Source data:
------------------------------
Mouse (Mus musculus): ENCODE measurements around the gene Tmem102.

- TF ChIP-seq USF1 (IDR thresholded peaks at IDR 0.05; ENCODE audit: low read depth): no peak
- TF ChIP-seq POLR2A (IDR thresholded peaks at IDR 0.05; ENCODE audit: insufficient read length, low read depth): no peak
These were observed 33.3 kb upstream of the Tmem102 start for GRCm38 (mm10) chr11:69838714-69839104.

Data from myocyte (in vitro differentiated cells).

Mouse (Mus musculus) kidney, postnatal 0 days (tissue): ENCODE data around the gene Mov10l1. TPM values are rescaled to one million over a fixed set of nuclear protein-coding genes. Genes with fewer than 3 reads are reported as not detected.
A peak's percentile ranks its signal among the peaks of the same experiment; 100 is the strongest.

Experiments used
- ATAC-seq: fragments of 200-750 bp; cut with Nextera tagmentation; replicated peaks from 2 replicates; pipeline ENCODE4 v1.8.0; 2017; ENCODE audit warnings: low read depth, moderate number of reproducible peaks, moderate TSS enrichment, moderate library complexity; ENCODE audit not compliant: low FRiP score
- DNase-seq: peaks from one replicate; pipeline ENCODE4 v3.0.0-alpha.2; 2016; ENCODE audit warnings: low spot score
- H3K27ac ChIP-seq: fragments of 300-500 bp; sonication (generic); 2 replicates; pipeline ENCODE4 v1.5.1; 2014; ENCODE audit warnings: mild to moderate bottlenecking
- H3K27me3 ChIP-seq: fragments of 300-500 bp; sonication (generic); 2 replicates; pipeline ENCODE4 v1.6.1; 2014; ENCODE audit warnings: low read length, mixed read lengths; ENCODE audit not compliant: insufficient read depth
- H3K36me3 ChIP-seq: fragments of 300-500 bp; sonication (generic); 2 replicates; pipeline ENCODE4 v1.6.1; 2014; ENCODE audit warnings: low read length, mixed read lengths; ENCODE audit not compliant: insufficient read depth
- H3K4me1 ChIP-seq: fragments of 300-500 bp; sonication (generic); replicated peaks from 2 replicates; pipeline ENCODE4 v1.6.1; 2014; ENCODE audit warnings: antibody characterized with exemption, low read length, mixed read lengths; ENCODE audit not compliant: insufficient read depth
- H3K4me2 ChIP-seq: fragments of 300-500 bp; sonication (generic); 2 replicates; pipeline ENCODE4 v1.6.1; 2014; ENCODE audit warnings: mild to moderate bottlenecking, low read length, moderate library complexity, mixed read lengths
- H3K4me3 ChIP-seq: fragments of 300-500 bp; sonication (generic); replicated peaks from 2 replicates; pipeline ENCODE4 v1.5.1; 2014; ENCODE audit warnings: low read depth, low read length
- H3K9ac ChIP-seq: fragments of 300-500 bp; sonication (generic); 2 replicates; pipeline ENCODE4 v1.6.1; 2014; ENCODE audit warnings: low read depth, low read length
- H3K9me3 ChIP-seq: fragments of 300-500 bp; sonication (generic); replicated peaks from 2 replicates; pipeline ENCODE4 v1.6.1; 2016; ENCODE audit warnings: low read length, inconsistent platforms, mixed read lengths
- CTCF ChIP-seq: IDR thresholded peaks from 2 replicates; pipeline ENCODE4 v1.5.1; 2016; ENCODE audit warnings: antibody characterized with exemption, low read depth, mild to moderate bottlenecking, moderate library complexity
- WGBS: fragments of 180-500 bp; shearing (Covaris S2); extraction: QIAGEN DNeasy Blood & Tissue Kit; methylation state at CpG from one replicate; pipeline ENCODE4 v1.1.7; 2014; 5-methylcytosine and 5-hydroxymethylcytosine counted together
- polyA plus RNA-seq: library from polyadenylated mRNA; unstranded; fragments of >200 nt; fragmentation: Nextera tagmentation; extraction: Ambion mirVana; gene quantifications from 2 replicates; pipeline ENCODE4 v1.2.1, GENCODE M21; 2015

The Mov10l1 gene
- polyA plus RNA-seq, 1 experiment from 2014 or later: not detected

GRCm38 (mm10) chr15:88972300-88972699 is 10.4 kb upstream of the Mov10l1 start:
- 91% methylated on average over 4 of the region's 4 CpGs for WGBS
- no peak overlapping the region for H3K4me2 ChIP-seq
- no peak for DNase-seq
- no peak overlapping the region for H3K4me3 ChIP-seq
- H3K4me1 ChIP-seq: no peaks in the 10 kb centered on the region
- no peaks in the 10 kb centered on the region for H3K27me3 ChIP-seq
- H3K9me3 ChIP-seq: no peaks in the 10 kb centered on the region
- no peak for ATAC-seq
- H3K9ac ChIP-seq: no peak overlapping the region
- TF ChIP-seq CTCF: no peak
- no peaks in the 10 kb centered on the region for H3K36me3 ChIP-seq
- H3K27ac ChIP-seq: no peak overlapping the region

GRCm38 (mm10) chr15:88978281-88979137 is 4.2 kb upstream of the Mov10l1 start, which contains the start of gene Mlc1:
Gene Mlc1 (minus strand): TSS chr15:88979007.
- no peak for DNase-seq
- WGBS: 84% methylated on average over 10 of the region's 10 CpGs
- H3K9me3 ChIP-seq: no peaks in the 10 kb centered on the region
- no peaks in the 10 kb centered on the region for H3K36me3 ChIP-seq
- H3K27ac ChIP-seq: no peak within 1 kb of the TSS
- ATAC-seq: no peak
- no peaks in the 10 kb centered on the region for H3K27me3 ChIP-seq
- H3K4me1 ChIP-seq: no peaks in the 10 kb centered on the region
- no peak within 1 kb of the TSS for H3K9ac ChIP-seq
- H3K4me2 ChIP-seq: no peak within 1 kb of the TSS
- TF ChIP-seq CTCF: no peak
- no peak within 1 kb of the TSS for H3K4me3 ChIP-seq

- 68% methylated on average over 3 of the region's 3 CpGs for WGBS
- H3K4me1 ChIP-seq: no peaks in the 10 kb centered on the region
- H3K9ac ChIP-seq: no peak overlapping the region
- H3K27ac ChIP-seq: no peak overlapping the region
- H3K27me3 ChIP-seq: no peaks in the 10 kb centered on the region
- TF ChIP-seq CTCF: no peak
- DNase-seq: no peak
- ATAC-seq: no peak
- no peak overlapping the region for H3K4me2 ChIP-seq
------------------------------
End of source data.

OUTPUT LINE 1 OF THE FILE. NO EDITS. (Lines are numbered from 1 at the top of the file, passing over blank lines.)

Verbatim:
Mouse (Mus musculus): ENCODE measurements around the gene Tmem102.